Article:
Clonal circulating cells are common in plasma cell proliferative disorders

A comparison of monoclonal gammopathy of undetermined significance, smoldering multiple myeloma, and active myeloma

Daniel D Billadeau, Brian Van Ness, Terry Kimlinger, Robert A. Kyle, Terry M Therneau, Philip R. Greipp, Thomas Elmer Witzig

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Abstract

The blood of most patients with active multiple myeloma (MM) contains cells related to the bone marrow tumor. However, identifying clonal cells in the blood of patients with monoclonal gammopathy of undetermined significance (MGUS) has been difficult. In this study, we analyzed blood mononuclear cells (BMNCs) from 16 patients with MGUS, 2 with amyloidosis, 8 with smoldering MM (SMM), 2 with indolent MM (IMM), and 15 with active MM using three different methods to detect and quantitate clonal cells, ie, immunofluorescence microscopy (IM) for monoclonal plasma cells, three-color flow cytometry (FC) for CD38+CD45-CD45(dim) cells, and the allele-specific oligonucleotide polymerase chain reaction (ASO-PCR). Using ASO-PCR, we were able to detect clonal cells in the blood in 13 of 16 patients with MGUS, 2 of 2 with amyloid, 6 of 8 with SMM, 2 of 2 with IMM, and 13 of 15 with MM. In 9 of the 13 patientswith MGUS with blood involvement, the number of clonal cells was very small (<0.04% of the BMNCs). The median percentage of clonal cells as determined by ASO-PCR was 0.02 for MGUS, 0.02 for SMM, and 0.24 for MM. Clonal plasma cells or CD38+CD45-CD45(dim) celts were identified by IM or FC in 6 of 16 MGUS patients, 4 of 8 with SMM, and 11 of 15 with MM. In all cases in which IM or FC detected clonal cells, the ASO-PCR was positive. This study shows that, by using ASO-PCR, clonal cells can be found at very low levels in the blood in most patients with MGUS. However, the number of clonal cells in the blood of MGUS patients is less than those with overt MM (P = .006). In contrast to MGUS, patients with active MM are more likely to have identifiable clonal circulating plasma cells (P = .05).

Original languageEnglish (US)
Pages (from-to)289-296
Number of pages8
JournalBlood
Volume88
Issue number1
StatePublished - Jul 1 1996

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Monoclonal Gammopathy of Undetermined Significance
Plasma Cells
Multiple Myeloma
Blood
Polymerase chain reaction
Plasmas
Blood Cells
Flow cytometry
Alleles
Polymerase Chain Reaction
Fluorescence Microscopy
Microscopic examination
Flow Cytometry
Cell Count
Amyloid
Tumors
Bone
ribonucleotide polymerase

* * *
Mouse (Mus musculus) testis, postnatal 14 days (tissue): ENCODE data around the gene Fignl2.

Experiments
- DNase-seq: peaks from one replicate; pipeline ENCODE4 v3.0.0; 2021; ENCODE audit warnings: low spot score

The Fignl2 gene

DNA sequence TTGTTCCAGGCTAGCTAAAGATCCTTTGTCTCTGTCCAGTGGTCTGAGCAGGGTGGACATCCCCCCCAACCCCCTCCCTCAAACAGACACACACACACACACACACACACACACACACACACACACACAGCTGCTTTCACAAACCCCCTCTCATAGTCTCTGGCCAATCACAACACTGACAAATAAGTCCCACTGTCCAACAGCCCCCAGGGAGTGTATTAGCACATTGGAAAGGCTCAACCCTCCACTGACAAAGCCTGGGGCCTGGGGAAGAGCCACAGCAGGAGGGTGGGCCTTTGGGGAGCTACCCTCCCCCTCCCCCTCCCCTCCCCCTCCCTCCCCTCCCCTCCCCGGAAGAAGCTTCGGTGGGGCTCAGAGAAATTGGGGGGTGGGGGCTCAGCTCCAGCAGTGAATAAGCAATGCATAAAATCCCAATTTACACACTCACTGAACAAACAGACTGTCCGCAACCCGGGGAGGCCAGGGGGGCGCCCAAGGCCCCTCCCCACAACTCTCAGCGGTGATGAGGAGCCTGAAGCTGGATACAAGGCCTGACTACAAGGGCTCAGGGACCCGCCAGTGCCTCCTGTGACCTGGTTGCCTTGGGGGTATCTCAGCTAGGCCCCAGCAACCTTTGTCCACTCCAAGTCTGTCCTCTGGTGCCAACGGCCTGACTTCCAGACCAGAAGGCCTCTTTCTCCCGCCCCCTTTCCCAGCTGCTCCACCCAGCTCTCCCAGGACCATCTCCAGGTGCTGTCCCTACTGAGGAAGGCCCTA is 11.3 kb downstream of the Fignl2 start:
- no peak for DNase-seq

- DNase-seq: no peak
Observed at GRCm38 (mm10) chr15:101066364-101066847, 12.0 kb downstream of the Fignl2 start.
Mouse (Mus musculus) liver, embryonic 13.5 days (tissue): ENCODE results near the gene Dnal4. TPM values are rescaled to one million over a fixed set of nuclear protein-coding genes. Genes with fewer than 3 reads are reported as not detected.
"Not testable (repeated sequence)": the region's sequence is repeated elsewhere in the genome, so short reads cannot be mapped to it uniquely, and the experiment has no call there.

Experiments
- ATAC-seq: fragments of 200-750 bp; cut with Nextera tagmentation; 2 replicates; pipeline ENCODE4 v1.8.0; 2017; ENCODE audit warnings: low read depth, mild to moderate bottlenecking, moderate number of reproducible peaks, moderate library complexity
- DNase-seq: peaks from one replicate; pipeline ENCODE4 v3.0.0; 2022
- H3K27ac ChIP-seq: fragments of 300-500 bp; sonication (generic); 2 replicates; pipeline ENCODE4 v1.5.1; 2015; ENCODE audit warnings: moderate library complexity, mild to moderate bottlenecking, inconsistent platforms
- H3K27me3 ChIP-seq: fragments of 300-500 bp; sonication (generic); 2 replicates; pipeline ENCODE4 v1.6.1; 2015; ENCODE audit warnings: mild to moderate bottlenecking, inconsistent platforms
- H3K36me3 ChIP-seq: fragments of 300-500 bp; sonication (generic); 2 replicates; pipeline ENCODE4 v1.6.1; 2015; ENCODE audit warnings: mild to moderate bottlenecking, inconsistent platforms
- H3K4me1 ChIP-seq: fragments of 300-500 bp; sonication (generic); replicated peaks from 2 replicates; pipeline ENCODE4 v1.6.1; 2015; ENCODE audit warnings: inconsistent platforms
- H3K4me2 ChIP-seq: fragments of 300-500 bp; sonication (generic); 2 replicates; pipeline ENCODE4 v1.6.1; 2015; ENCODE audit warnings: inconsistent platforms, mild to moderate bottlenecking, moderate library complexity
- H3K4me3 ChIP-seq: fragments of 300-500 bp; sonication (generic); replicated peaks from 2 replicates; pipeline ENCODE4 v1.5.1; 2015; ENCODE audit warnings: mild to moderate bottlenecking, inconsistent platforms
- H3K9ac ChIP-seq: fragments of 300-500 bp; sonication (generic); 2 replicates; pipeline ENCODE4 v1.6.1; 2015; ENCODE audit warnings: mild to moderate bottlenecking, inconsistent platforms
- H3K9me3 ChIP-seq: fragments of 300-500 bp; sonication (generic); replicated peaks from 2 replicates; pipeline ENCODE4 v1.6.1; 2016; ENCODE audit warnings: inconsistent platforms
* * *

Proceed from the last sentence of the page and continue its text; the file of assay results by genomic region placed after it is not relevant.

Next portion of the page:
Color
Bone Marrow

ASJC Scopus subject areas

  • Hematology

Cite this

Clonal circulating cells are common in plasma cell proliferative disorders : A comparison of monoclonal gammopathy of undetermined significance, smoldering multiple myeloma, and active myeloma. / Billadeau, Daniel D; Van Ness, Brian; Kimlinger, Terry; Kyle, Robert A.; Therneau, Terry M; Greipp, Philip R.; Witzig, Thomas Elmer.

In: Blood, Vol. 88, No. 1, 01.07.1996, p. 289-296.

Research output: Contribution to journalArticle

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title = "Clonal circulating cells are common in plasma cell proliferative disorders: A comparison of monoclonal gammopathy of undetermined significance, smoldering multiple myeloma, and active myeloma",
abstract = "The blood of most patients with active multiple myeloma (MM) contains cells related to the bone marrow tumor. However, identifying clonal cells in the blood of patients with monoclonal gammopathy of undetermined significance (MGUS) has been difficult. In this study, we analyzed blood mononuclear cells (BMNCs) from 16 patients with MGUS, 2 with amyloidosis, 8 with smoldering MM (SMM), 2 with indolent MM (IMM), and 15 with active MM using three different methods to detect and quantitate clonal cells, ie, immunofluorescence microscopy (IM) for monoclonal plasma cells, three-color flow cytometry (FC) for CD38+CD45-CD45(dim) cells, and the allele-specific oligonucleotide polymerase chain reaction (ASO-PCR). Using ASO-PCR, we were able to detect clonal cells in the blood in 13 of 16 patients with MGUS, 2 of 2 with amyloid, 6 of 8 with SMM, 2 of 2 with IMM, and 13 of 15 with MM. In 9 of the 13 patientswith MGUS with blood involvement, the number of clonal cells was very small (<0.04{\%} of the BMNCs). The median percentage of clonal cells as determined by ASO-PCR was 0.02 for MGUS, 0.02 for SMM, and 0.24 for MM. Clonal plasma cells or CD38+CD45-CD45(dim) celts were identified by IM or FC in 6 of 16 MGUS patients, 4 of 8 with SMM, and 11 of 15 with MM. In all cases in which IM or FC detected clonal cells, the ASO-PCR was positive. This study shows that, by using ASO-PCR, clonal cells can be found at very low levels in the blood in most patients with MGUS. However, the number of clonal cells in the blood of MGUS patients is less than those with overt MM (P = .006). In contrast to MGUS, patients with active MM are more likely to have identifiable clonal circulating plasma cells (P = .05).",
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